Since the rebirth of Windows mobile with Windows Phone 7, Microsoft has always positioned it and its OEM partners' devices to have some of the best smartphone cameras around. With features ranging from a dedicated camera button to photo software generally only found on high-end DSLRs, Microsoft, with some pushing from Nokia, has really tried to set new standards for phone photography.
Of course it has to when competing against the likes of the iPhone, which takes excellent point-and-shoot images with little need to tweak camera settings, and a wide range of Android smartphones, although that can be a mixed bag when it comes to image quality. Today, however, companies like Samsung are bridging the gap between their device's camera performance with the likes of Microsoft's very own Lumia line. Thanks to SuperHDView, we are given a comprehensive camera comparison between Microsoft's Lumia 950XL and Samsung's Galaxay S6 Edge Plus.
To begin, the Lumia 950 XL comes with a 20 MP Carl Zeiss PrueView censor, optical image stabilization, autofocus, triple-LED RGB flash, and 4K video recording. The Samsung Galaxy S6 Edge Plus comes with a 16Mp censor with optical image stabilization, autofocus, LED flash, and auto HDR. To say the least, each camera is more than capable, and once we get passed the specs the true test between these two powerhouse devices is the software powering the cameras.
As we can see from the video above, each camera has its definite strengths and weaknesses. Although the Samsung Galaxy S6 Edge Plus performs extremely well without flash, the Lumia 950XL's triple LED RBG flash renders shaper images with little noise. In contrast, however, with little light the Galaxy S6 Edge Plus performs better while taking 4K video. Although the Lumia 950 XL tries to capture as much light as possible in these situations, it leaves the video muddled and filled with noise.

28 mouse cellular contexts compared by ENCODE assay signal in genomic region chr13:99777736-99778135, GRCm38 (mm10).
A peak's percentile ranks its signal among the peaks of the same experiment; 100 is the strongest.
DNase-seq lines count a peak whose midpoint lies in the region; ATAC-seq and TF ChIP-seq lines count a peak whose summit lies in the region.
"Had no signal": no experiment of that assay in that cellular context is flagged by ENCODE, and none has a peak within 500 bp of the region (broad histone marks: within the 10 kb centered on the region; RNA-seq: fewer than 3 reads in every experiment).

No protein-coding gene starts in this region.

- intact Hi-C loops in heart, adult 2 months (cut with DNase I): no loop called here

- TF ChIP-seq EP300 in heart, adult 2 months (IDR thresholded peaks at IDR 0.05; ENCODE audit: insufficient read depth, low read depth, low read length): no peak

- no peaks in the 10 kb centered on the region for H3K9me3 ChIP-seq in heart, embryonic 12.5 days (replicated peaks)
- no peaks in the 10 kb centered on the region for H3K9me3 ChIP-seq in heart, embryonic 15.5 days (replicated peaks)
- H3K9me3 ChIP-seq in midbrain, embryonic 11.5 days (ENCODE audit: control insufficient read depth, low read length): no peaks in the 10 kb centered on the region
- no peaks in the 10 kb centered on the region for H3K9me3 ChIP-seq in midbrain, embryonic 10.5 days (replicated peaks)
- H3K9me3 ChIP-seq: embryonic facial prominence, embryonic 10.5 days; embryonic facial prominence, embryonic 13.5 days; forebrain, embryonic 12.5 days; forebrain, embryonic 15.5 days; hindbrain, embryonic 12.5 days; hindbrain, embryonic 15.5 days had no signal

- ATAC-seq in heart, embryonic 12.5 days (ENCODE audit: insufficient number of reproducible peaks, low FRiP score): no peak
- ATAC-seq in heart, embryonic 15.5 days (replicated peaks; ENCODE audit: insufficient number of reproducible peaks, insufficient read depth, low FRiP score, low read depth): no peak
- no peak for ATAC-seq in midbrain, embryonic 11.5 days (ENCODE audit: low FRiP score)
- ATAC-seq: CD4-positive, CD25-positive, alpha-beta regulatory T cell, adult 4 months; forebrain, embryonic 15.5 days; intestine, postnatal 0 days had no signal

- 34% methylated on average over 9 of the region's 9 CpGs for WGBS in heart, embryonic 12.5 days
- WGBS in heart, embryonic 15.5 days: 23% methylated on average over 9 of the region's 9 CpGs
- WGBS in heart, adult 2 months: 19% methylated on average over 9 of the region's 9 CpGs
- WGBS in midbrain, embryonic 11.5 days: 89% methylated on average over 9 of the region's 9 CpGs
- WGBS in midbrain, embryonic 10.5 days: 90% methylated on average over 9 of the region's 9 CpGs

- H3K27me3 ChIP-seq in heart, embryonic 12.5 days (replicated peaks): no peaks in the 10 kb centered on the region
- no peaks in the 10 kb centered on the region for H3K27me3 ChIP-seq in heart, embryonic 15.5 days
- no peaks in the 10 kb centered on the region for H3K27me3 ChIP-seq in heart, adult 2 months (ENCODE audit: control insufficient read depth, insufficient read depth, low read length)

When it comes to standard point-and-shoot images between these two, things become a little more difficult to decipher. Neither phone struggles much with quality or noise, however, color reproduction varies dramatically between the two. Although photography aficionados will certainly have their say, I believe choosing a victor may come down to personal preference. Some individuals will prefer the sharpness of the Lumia 950 XL whereas others may prefer the depth and color saturation from Samsung's offering.
The same can be said for the video quality of each device. From the samples shown, both devices use optical image stabilization to minimize movement while recording, however, once again each phone produces images that vary greatly in terms of color reproduction. Also, we are able to see a significant difference in how quickly each phone adjusts to different light environments and conditions.
Over all, it is clear to see that both of these devices provide stellar images. I believe many will find it a matter of preference between the two, although both devices have their distinct advantages. After watching the video, which camera do you believe comes out on top?